The dilemma My wife recently left her iPad on our bed. When I picked it up to move it I saw a message on the screen saying that she is arranging a solicitor to help her divorce me. This was a shock in itself, but when I saw the reasons why I was devastated. She is claiming she is the victim of mental and emotional abuse – which is news to me. No one in my household has been getting on terribly well over lockdown – including our kids – but I put this down to the close proximity everyone found themselves in. As far as I know, me and my wife have got on well and talk to each other when we’re upset. We have had ups and downs – I suffered from severe depression at the turn of the year as I was drowning in debt – but we appeared to be over the bump. Sex has been infrequent, but still happened relatively regularly. I can somewhat get my head around her wanting to be happy elsewhere, but I can’t stand the thought of being called an abuser. I’m scared as I find people automatically believe the testimony of a lady in these matters. I really don’t know what to do or where to turn.
Mariella replies A mediator? It’s obvious that there is a major chasm between your understanding of your relationship and your wife’s. I can’t make a judgment on who is right and who is wrong, and the accusations she makes are serious but, in light of your apparent bemusement, it makes it all the more essential that you two have a civilised conversation about what is going on. That’s where mediation is imperative – Relate (0300 0030396; relate.org.uk) would be a good place to start.
Separating may be, as you say, almost comprehensible, but to go from living together to court battle in one seamless move certainly suggests there are issues that have failed to register. Abuse is a word that is in danger of losing its potency. It’s applied to such a broad range of circumstances these days that it really could do with closer scrutiny and more precise definition. I appreciate you don’t like the accusation and it certainly doesn’t put you in a good light. The best way to address it is to take a long hard look at your own behaviour and to try to understand your wife’s point of view.
If you think you’re innocent and she thinks you are guilty then your individual positions are way too polarised for a heart to heart to bring you closer. And if your wife feels bullied and emotionally abused it’s really important for both your sakes that such a conversation takes place with a professional counsellor or witness.
Mediation allows someone outside the marriage to try to defuse a potentially toxic situation. I have only your word for the inaccuracy of her accusations and you’ll definitely need more than that if you want to defend yourself. However, feigning ignorance and defensively declaring that the wider community will “believe the testimony of a lady” won’t serve you well. There is more sympathy and broader understanding these days for victims of abuse and I’m sure you can appreciate why. There’s not a line in your letter professing love for your wife or regret for the impending demise of your marriage. I appreciate you’ve had a shock, but if your relationship is in the sort of shape you describe, shouldn’t your first reaction be one of heartbreak and sadness? You really need to do some self-scrutiny and delve into what has happened, both recently and historically.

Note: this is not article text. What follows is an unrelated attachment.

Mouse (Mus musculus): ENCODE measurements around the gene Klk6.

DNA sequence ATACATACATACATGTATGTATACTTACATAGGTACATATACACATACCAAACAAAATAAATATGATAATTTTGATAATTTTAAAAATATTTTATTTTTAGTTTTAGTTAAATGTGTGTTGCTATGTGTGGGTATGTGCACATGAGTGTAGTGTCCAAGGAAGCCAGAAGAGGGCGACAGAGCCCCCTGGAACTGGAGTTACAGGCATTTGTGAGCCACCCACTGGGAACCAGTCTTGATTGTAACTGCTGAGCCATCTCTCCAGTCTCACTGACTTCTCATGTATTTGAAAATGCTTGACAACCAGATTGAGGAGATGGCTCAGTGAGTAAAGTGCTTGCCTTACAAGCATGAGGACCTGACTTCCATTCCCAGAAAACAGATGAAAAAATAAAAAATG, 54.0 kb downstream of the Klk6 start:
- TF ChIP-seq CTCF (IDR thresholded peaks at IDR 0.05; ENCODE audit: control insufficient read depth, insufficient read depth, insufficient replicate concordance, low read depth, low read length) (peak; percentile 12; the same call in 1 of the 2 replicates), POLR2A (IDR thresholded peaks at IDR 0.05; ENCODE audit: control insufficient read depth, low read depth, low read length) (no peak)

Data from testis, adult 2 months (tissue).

And before you even sit down with someone else, try to listen to your wife’s side of the story. No one is blameless in a break-up and you will have to understand and shoulder your share of the blame if you can’t mend what’s broken.
I’m often surprised by the big choices that are made within relationships by one partner while the other has no awareness of the underlying issues. Recently I heard of a man who was dumbfounded when his wife of a decade walked out – and then that she’d been consulting her lawyer for six months prior to her departure.
Another couple I know separated because the husband declared that he’d “only” been 75% happy. Am I wrong to think that’s a pretty good level of contentment after 20 years?
I don’t think of myself as a compromising sort of character (sadly my friends and family would probably agree), but the exception for me is in matters of the heart where it seems the most important quality.
That’s why it’s so essential that you seek mediation. Examine your behaviour and try to work out the best possible scenario for the future, and in particular your joint responsibility for your children. Your version of events has a degree of credibility, as otherwise what would be gained in writing to me? You do sound genuinely surprised by your wife’s initiative and so I have to ask you to think a little harder about what could be driving her desire to separate. It’s not enough to say lockdown was difficult, but that you thought everything was fine. That’s only half the story and a relationship won’t survive without both partners being allowed their narrative freedom.